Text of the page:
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I have to create following class hierarchy.

enter image description here

I started this way:

public class Student {
  private String name;
  private int credits;
  public Student(String name, int credits) {
    this.name = name;
    this.credits = credits;
  }

  public String getName(){
    return name;
  }

  public void setName(String name) {
    this.name = name;
  }
  // ...the same for "credits"...

  public String toString(){
    return "name: "+this.name+", credits: "+this.credits;
  }

  public void print(){
    System.out.print(this.toString);
  }
}

public class DailyStudent extends Student {
  private int scholarship;
  public DenniStudent(int scholarship) {
    this.scholarship = scholarship;
  }

  public int getScholarship(){
    return scholarship;
  }
  public void setScholarship(int scholarship) {
    this.scholarship = scholarship;
  }
  public String toString(){
    return "Scholarship: "+scholarship;
  }
}

The class called RemoteStudent will look almost the same as the class DailyStudent.

Now I have to create the class StudentTest, where I will test what I just created. In this class I should create the instances (objects) from each class above with using declared constructor (with all arguments). On all created objects I should apply the methods toString() and print().

But here I am facing the problem - I don't know, how to set up the class StudentTest and how to create there all needed instances... and how to use there the method print(), if this method is only int the Student class.

I am total Java newbie, but, are two 2 first methods correct?

Thank you guys for your help and patience.

EDIT: implementation of the StudentTest method:

public class StudentTest {
  public static void main(String[] args) {
    DailyStudent daily = new DailyStudent(1000);
    daily.print(); // this is what I mean
  }
}
share|improve this question
2  
I'd suggest you buy a book on basic Java programming concepts. – Hot Licks Jan 22 '13 at 17:10
up vote 1 down vote accepted

Yes, it looks fine. Is that what you want toString to return though? Also, take a look at abstraction, unless your professor hasn't talked about that yet. Maybe they will introduce this topic. As you can see the toString() method is used in all 3 classes. And you have a class hierarchy.

share|improve this answer
    
Thanks for your reply Jane, I'll do. But the problem that I am solving now - how can I apply to all instances the method print() and toString(), if the method print is only in the Student class? – user1946705 Jan 22 '13 at 17:17
    
Check out the edit above. This is what you are looking for. Depending on what IDE you are using... it will give you the option to automatically bring those methods in with a single click. Then you can change those methods up in your RemoteStudent class and it will "Override" the method from Student. Take a look at Abstraction examples on youtube or search within google. – Jane Doh Jan 22 '13 at 17:41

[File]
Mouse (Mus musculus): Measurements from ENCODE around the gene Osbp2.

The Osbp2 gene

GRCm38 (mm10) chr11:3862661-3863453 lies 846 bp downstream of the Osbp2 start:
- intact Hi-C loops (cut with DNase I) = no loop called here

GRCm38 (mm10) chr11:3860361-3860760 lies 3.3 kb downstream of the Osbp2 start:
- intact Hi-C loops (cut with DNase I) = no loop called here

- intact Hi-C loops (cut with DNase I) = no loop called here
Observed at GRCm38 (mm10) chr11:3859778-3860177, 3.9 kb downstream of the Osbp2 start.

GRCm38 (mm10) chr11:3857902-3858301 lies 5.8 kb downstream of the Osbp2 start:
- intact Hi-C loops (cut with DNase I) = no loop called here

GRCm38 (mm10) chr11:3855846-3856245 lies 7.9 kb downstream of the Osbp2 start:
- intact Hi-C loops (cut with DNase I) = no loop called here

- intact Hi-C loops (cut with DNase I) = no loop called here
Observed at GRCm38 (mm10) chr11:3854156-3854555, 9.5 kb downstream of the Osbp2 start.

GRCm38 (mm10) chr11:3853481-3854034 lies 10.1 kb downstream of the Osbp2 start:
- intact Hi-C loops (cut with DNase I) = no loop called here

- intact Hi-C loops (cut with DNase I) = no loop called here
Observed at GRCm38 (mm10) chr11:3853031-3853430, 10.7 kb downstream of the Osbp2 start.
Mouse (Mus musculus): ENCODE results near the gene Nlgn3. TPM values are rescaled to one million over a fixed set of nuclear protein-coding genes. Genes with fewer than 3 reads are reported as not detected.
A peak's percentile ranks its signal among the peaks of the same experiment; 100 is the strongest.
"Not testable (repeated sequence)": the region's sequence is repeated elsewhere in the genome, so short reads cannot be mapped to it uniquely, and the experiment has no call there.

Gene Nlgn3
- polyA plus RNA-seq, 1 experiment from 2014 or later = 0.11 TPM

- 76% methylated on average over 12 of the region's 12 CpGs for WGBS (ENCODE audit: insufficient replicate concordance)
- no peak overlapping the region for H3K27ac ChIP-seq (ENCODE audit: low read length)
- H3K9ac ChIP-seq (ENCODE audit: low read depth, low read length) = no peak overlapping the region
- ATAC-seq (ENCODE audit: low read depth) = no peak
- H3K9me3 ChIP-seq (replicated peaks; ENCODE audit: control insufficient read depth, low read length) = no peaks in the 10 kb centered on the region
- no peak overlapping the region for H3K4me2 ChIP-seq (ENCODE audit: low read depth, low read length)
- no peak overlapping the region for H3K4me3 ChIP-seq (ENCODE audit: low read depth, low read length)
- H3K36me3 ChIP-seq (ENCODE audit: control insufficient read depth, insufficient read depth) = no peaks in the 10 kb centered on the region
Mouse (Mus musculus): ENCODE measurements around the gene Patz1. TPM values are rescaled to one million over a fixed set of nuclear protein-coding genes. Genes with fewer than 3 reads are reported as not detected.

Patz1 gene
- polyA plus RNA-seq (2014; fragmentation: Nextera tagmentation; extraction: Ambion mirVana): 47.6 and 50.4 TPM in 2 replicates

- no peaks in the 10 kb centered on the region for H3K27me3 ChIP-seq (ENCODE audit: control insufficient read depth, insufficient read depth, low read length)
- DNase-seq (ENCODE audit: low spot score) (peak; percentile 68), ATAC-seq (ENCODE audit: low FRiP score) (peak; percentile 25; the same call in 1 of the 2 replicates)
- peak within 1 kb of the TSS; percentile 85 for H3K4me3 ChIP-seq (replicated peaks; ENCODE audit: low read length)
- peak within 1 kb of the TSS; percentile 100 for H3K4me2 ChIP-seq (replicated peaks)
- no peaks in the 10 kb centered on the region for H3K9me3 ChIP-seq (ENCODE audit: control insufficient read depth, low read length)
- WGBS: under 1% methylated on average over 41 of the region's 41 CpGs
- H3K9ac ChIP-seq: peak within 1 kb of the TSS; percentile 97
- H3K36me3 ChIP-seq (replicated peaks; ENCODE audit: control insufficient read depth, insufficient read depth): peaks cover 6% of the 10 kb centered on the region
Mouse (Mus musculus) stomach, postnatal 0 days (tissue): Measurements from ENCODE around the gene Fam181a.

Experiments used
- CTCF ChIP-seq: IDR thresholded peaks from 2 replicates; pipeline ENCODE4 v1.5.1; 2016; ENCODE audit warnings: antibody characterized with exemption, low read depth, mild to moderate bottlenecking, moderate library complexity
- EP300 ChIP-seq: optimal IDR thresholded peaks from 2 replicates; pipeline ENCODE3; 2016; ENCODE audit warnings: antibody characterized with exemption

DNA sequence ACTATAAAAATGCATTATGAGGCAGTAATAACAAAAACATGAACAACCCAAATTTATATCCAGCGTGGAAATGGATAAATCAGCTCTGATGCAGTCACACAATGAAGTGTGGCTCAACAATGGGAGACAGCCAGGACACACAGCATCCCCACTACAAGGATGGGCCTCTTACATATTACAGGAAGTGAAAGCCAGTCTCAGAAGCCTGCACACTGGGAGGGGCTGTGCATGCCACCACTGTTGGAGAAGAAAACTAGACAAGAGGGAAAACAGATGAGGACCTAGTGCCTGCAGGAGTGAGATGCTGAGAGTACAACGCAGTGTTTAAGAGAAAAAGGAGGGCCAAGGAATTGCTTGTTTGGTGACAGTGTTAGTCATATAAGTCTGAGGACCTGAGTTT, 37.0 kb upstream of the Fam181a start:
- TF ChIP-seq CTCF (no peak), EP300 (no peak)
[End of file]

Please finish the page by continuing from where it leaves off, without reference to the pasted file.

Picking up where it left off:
Jane, please, take a look at the updated OP. I am not sure, if we are talking about the same. I created a StudentTest class, where I am trying to print out the data from the DailyStudent class. I don't know, if I can do it that way, or if I need to use there the identificator super. This makes me confused. – user1946705 Jan 22 '13 at 17:59
    
Ya actually that should work. Have you ran that main method? It should grab 'this' instance which will be daily and use it's toString method. This is the "override". – Jane Doh Jan 22 '13 at 18:43
    
Nope, I didn't, I am on my phone now and can test it later in the night... – user1946705 Jan 22 '13 at 18:48

Let's solve problmes one-by-one.

  1. To create instances use Factory pattern. Create class StudentFactory that will have method createStudent() with all needed arguments and create either remote or daily student according on these arguements. The use it as following:

    Student student = StudentFactory.create(......);

From now you can use Student and no-one outside factory knows which student is it.

  1. You can use your print method now: student.print(). It will work for both remote and daily students.

  2. Use factory in your test. If it is JUnit based test you can use annotation @RunWith(Parametrized.class) and write only one test case that will run for both daily and remote students.

    @RunWith(Parameterized.class) public class StudentTest { private Student student;

    public StudentTest(Student student) {
        this.student = student;
    }
    
    @Parameter
    public static Collection<Student> createStudent() {
        return  Arrays.asList(
                    StudentFactory.create(....),    // create remote student
                    StudentFactory.create(....));   // create daily student
    }
    // write your tests here
    

    }

This test case will run for both students created in createStudent() method.

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